He pointed to the large Russian-speaking populations in the Baltic countries, and the economic power Russia has as a major consumer of eastern European agricultural produce, as possible avenues Mr Putin may try to exploit.
But he said that Nato remains united in the face of Russian aggression.
“If President Putin’s objective is to fracture the alliance, then he’s going about it the wrong way,” Gen Hodges said. “At the Wales summit there was a unity of the alliance I have not seen before, and it came about because of Russia’s illegal annexation of Crimea and its use of force to change the borders of a sovereign country, Ukraine. It was a direct response to Russia’s behaviour in Crimea.”
He points to recent moves by traditionally neutral Sweden and Finland to cooperate more closely on defence with Nato members Norway, Denmark and Iceland.
“Nobody’s trying to join Russia. There’s no country scurrying to get under Russia’s protective umbrella,” he said.
“Why do so many countries want to join the EU or Nato? It’s about values. They want security and prosperity.
“Russia wants to make it difficult for countries that were affiliated with the USSR or the Warsaw Pact to join the West. The way they see it they’re entitled to a role, to a sphere of influence.
“I think the position of the West is that this idea of a sphere of influence is not applicable in the 21st century. In the 21st century countries have the right to decide for themselves what is right for them and what kind of country they want to be. They’ve made the European choice. That’s what this is all about.”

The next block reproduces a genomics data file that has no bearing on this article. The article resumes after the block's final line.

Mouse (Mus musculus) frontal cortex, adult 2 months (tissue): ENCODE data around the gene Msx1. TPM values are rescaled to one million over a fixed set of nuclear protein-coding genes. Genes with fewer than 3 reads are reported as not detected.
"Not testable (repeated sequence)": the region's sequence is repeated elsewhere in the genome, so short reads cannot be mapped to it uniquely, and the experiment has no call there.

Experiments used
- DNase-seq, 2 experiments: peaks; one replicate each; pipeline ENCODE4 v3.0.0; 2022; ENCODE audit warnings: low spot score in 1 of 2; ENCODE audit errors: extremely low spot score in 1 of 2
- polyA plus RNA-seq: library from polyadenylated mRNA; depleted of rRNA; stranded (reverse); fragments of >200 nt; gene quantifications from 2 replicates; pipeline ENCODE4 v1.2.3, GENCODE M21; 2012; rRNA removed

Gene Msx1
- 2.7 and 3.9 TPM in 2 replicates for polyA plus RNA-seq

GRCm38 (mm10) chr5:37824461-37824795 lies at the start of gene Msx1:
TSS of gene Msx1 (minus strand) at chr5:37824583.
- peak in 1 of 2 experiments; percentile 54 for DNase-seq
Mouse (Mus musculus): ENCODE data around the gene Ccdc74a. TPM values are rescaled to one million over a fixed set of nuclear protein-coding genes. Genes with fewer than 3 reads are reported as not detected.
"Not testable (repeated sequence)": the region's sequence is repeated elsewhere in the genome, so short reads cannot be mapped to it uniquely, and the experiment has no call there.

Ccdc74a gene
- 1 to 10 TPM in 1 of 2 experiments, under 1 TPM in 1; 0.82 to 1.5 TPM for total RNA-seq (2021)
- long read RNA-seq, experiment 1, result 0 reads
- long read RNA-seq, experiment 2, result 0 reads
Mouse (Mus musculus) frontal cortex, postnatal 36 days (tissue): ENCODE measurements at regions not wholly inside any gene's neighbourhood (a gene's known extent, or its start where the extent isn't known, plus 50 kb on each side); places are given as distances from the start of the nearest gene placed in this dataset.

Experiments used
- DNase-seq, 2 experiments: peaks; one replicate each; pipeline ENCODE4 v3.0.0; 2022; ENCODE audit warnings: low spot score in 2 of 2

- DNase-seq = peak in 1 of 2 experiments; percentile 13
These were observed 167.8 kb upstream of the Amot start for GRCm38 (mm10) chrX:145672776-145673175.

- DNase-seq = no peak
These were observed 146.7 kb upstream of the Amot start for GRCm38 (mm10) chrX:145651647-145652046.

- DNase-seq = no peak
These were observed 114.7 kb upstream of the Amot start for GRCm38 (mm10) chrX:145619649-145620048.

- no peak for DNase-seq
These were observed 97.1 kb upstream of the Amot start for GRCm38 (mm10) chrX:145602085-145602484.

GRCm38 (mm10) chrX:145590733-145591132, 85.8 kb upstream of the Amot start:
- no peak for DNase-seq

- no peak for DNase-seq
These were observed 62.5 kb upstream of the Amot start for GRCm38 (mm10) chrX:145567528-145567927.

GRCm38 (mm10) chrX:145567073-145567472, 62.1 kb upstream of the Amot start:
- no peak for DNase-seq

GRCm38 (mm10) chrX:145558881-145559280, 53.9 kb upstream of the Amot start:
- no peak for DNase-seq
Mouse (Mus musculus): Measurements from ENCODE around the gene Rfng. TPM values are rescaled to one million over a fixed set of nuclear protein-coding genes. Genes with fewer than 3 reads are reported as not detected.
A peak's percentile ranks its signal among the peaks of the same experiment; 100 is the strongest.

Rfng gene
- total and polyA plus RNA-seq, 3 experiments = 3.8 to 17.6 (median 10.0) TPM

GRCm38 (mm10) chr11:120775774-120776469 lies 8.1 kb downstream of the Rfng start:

Since taking up his command, Gen Hodges has been outspoken over the Russian threat in a way that is rare for a serving general.
“I think I understand my role. I don’t make policy for the US or the alliance. I carry out policy,” he said.
He has chosen to speak out because he fears the Russia is going unchallenged in the information war, he said.
“We talk about DIME: diplomacy, information, military and economy. An important aspect of how Russia operates is how they use information.
“They use information the way they use infantry and missiles. They’re not burdened by the truth. Most of the independent media has left Russia and a large percentage is government-owned or -dominated. They don’t have to worry about congressional or parliamentary oversight. There’s a constant bombardment of information.”
In his last interview before his death on Monday, Günter Grass, the Nobel-winning German author, said he feared that humanity was “sleepwalking” towards another World War.
Gen Hodges disagreed. “I think we were sleepwalking a few years ago when we thought Russia wanted to be a part of the international community,” he said. “They were with us in Bosnia. We actually have a mechanism for them to cooperate with Nato.
“But I think we’re wide-awake now.”